Just over two weeks after an unprecedented hack led to the compromise of the Twitter accounts of Bill Gates, Elon Musk, Barack Obama, and dozens more, authorities have charged three men in connection with the incident. The alleged "mastermind" is a 17-year-old from Tampa, who will be tried as an adult. There are still plenty of details outstanding about how they might have pulled it off, but court documents show how a trail of bitcoin and IP addresses led investigators to the alleged hackers. A Garmin ransomware hack disrupted more than just workouts during a days-long outage; security researchers see it as part of a troubling trend of "big game hunting" among ransomware groups. In other alarming trends, hackers are breaking into news sites to publish misinformation through their content management systems, giving them an air of legitimacy.
The federal government on Tuesday asked a federal judge to sentence Anthony Levandowski to 27 months in prison for theft of trade secrets. In March, Levandowski pleaded guilty to stealing a single confidential document related to Google's self-driving technology on his way out the door to his new startup. That startup was quickly acquired by Uber, triggering a titanic legal battle between the companies that was settled in 2018. This story originally appeared on Ars Technica, a trusted source for technology news, tech policy analysis, reviews, and more. Ars is owned by WIRED's parent company, Condé Nast.
US representatives Will Hurd and Robin Kelly are from opposite sides of the ever-widening aisle, but they share a concern that the US may lose its grip on artificial intelligence, threatening the American economy and the balance of world power. Thursday, Hurd (R-Texas) and Kelly (D-Illinois) offered suggestions to prevent the US from falling behind China, especially, on applications of AI to defense and national security. They want to cut off China's access to AI-specific silicon chips and push Congress and federal agencies to devote more resources to advancing and safely deploying AI technology. Although Capitol Hill is increasingly divided, the bipartisan duo claim to see an emerging consensus that China poses a serious threat and that supporting US tech development is a vital remedy. "American leadership and advanced technology has been critical to our success since World War II, and we are in a race with the government of China," Hurd says. "It's time for Congress to play its role."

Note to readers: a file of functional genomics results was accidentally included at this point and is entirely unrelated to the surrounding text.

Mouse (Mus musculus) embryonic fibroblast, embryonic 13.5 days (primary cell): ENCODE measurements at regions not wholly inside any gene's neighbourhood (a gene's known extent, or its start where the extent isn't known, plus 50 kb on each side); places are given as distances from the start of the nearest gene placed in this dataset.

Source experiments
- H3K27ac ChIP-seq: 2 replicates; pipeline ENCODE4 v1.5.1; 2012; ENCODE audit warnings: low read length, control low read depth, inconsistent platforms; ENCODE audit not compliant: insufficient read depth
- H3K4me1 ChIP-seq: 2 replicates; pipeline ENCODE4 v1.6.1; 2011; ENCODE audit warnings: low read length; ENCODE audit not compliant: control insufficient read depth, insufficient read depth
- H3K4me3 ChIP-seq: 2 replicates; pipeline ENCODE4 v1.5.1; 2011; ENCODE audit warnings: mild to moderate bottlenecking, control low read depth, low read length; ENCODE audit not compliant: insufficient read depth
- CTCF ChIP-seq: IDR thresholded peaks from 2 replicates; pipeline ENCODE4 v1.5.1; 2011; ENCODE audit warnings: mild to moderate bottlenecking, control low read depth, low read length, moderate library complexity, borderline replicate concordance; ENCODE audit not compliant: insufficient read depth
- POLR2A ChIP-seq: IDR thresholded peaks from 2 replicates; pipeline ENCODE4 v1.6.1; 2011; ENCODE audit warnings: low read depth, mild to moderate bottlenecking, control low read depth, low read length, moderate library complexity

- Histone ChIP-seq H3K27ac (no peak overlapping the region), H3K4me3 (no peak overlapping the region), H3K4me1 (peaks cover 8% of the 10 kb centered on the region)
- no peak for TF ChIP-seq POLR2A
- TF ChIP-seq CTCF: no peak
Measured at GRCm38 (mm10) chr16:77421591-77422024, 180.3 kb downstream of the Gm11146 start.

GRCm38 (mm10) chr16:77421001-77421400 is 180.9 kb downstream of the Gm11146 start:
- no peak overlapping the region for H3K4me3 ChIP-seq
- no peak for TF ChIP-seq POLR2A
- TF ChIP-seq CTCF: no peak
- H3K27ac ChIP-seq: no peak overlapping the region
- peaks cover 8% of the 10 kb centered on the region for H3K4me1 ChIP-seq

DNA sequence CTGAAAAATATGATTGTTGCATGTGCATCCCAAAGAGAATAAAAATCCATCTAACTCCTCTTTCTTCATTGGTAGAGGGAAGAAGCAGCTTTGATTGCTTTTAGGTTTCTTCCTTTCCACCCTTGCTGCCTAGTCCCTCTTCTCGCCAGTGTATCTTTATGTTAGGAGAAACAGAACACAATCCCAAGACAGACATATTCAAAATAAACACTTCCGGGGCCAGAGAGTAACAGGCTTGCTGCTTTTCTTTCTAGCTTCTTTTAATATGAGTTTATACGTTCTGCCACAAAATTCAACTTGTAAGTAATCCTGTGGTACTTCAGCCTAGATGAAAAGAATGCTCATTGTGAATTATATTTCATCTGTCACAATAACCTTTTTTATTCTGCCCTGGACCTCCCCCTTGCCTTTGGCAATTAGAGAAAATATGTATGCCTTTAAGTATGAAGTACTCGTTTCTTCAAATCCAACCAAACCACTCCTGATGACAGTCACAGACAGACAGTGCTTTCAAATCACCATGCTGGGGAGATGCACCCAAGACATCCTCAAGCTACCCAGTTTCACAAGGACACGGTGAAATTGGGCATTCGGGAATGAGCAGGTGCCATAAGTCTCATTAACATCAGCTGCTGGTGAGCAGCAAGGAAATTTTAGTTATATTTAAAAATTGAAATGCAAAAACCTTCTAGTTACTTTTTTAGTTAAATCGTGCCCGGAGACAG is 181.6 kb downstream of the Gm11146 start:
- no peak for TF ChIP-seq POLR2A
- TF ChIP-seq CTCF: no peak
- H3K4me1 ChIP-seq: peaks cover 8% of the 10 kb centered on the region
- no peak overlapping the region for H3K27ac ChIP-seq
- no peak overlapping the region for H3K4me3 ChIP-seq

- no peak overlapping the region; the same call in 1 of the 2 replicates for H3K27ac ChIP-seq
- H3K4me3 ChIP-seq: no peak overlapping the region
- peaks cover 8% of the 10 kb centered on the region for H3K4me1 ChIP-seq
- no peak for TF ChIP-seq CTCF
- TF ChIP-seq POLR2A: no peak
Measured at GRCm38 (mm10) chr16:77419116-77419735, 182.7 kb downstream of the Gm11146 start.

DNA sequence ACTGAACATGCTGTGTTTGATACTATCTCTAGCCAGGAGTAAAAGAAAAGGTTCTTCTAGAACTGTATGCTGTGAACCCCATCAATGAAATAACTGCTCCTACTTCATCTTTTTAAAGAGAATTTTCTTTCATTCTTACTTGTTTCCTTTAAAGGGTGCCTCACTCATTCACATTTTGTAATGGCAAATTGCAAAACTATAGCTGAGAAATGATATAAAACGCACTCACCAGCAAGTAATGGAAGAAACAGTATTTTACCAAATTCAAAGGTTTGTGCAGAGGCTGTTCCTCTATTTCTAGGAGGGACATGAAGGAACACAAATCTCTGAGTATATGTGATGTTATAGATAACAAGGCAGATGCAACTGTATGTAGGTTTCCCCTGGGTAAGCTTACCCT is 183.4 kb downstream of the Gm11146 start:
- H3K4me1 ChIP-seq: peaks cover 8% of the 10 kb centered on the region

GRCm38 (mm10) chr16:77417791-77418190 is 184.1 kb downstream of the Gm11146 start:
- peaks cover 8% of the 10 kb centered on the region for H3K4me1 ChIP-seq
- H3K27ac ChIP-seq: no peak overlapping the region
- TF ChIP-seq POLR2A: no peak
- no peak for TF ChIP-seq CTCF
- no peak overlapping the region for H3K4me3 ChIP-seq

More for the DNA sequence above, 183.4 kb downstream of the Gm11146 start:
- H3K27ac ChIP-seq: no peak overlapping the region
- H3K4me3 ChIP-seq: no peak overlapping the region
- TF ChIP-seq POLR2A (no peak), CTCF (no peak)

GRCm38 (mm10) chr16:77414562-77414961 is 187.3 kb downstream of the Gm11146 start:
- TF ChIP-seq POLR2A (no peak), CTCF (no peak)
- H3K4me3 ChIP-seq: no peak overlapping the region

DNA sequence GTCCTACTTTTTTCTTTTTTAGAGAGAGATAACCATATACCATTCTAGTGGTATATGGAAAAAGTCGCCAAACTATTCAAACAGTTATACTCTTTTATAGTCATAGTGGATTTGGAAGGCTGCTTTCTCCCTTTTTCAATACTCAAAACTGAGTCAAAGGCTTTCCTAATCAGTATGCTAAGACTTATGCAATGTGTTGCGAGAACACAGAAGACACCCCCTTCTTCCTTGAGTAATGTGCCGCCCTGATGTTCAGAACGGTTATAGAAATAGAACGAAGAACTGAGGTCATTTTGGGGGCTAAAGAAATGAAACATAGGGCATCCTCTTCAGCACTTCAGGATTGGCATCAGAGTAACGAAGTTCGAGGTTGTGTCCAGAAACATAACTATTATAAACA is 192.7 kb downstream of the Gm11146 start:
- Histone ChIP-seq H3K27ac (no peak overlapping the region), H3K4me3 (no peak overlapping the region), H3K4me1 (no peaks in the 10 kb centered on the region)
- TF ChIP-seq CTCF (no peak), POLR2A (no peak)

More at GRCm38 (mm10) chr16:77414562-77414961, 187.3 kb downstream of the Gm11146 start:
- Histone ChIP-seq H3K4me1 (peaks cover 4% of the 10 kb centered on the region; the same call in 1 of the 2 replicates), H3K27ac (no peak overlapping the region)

In late 2017, AB InBev, the Belgian giant behind Budweiser and other beers, began adding a little artificial intelligence to its brewing recipe. Using data collected from a brewery in Newark, New Jersey, the company developed an AI algorithm to predict potential problems with the filtration process used to remove impurities from beer. Paul Silverman, who runs the New Jersey Beer Company, a small operation not far from the AB InBev brewery, says his team isn't even using computers, let alone AI. "We sit around tasting beer and thinking about what to make next," he says. The divide between the two breweries highlights the pace at which AI is being adopted by US companies. With so much hype around artificial intelligence, you might imagine that it's everywhere.
On Thursday morning, NASA is scheduled to launch its new Mars rover, Perseverance, on a six-month journey to the Red Planet. The car-sized rover will be boosted into space atop a United Launch Alliance Atlas V rocket departing from the Kennedy Space Center in Florida. It's the third and final Mars mission to depart Earth this summer; earlier in July, China and the United Arab Emirates also launched their first Martian explorers. Perseverance is essentially an alien-hunting self-driving car. It's primary mission is to find possible signs of ancient life hidden in the Martian soil and bottle them up so they can be returned to Earth by another robotic mission later this decade.